By David Jackson

All Night Diner

The following are the remarks of David Jackson on receiving the Community Media Workshop’s Studs Terkel award last week. Jackson, a Chicago Tribune reporter, is currently a Nieman Fellow at Harvard.

I got into journalism some 25 years ago when Curtis Black, that dapper trumpeter over there, was launching a free monthly broadsheet he called Haymarket and asked if I’d interview 60-year-old hard-bop tenor Von Freeman.

I had no credentials and no clue what to expect when I arrived a few hours before Freeman’s next Monday open jam set at the New Apartment Lounge on 75th Street, and found him huddled at a back table with a crew of gnarled codgers.

Still, somehow, my chirpy tape recorder worked like a 007 license — a permit to exercise unfettered curiosity, to ask any question that bubbled up — and for the next 90 minutes this wise and wicked-funny man entertained my every query.

Transcribing his voice later that night I felt the rugged melodies blow through my fingertips again, felt the street philosopher rise, unique and powerful, through the mirror of each page.

I applied for an internship at Chicago magazine, which was housed in WFMT’s studios in the stark glass towers of Illinois Center. That’s where Studs walked to work through the underground pedway, talking garrulously to himself, as if to stave off the tacky cacophony of the indoor mall.

He was all Mike this and Mahalia that, muttering like a homeless ambulatory psychotic, except it wasn’t he who was insane.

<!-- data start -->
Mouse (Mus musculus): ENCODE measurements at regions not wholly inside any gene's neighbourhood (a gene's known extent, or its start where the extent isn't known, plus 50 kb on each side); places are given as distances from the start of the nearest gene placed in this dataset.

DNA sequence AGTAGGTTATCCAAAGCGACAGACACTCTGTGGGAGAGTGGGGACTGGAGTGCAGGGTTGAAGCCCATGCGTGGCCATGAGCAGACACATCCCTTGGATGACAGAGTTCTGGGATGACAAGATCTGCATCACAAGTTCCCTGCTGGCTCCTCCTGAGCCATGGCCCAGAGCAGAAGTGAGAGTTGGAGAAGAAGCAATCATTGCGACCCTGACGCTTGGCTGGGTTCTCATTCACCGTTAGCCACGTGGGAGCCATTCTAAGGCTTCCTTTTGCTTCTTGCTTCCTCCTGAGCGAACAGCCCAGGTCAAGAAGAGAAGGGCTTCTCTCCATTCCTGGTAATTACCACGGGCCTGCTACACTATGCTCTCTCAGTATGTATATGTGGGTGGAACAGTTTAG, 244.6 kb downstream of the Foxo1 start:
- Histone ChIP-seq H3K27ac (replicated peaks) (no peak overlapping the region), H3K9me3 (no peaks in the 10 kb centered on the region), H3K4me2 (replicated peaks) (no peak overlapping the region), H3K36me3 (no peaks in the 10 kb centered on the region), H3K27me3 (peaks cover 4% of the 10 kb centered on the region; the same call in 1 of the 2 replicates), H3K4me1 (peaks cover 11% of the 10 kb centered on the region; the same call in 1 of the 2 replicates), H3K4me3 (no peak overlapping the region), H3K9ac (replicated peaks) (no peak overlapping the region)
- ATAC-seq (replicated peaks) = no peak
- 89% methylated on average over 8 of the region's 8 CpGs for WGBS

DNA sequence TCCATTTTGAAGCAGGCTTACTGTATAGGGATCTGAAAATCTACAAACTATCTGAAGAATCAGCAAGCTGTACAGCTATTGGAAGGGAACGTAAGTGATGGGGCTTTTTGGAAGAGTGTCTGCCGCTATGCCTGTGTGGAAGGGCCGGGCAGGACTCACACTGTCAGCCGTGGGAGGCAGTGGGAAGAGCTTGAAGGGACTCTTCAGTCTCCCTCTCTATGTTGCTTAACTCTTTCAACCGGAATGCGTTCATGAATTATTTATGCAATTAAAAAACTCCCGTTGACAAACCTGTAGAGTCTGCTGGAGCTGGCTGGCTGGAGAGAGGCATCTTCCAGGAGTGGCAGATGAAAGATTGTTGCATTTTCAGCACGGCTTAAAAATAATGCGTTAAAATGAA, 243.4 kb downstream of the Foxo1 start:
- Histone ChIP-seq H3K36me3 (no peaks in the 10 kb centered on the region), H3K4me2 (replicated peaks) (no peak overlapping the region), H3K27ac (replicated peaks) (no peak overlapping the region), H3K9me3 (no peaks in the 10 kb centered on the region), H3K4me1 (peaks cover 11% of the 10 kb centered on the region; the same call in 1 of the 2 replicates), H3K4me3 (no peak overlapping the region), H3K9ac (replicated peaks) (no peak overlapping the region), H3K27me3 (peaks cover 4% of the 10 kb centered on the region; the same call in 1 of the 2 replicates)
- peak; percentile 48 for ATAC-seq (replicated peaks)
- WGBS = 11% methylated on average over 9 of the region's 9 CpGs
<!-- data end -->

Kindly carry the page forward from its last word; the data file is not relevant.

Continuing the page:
Long before the invention of the cell phone, I believe Studs was using the first, celestial blue-tooth.

He soon found my little kiosk.

“I want to meet some young people. Can you help me?” the world’s wisest man was asking me.

Working and Division Street were my teenage adventure tales, my Robinson Crusoe and Fantastic Voyage.

And dudes, this person was old. Close up, he looked like a summer dandelion. His downy hairs crinkled out in every direction beneath that rumpled hat like spent lightning bolts, his head pulled forward by that monumental nose.

But those eyes: limpid blue, ageless and alight . . .

“See, I don’t drive.”

His voice had a way of twisting you to the mat.

So at night I drove him to the clubs and coffee shops where young people hung.

With a massive tape recorder strapped across his trench coat, Studs would wade into the maw, pink and green lights washing over him, his pinecone sized mic held aloft. Mashing the plastic buttons he’d pull aside the girl with the pierced nose or the boy with the menacing spiky hair.

“Did I see you,” they’d ask, “on TV?”

He was simply part of America’s atmosphere.

I won’t tell all the stories except to say he taught me lessons beyond words, and tried to teach me how to make words work.

It won’t make sense to anyone else if it doesn’t make sense to you, Studs said. So before you tell the story, find a friend or if you have to, stand alone in an empty room and say it out loud.

Say it out loud, he said.

Say it out loud.

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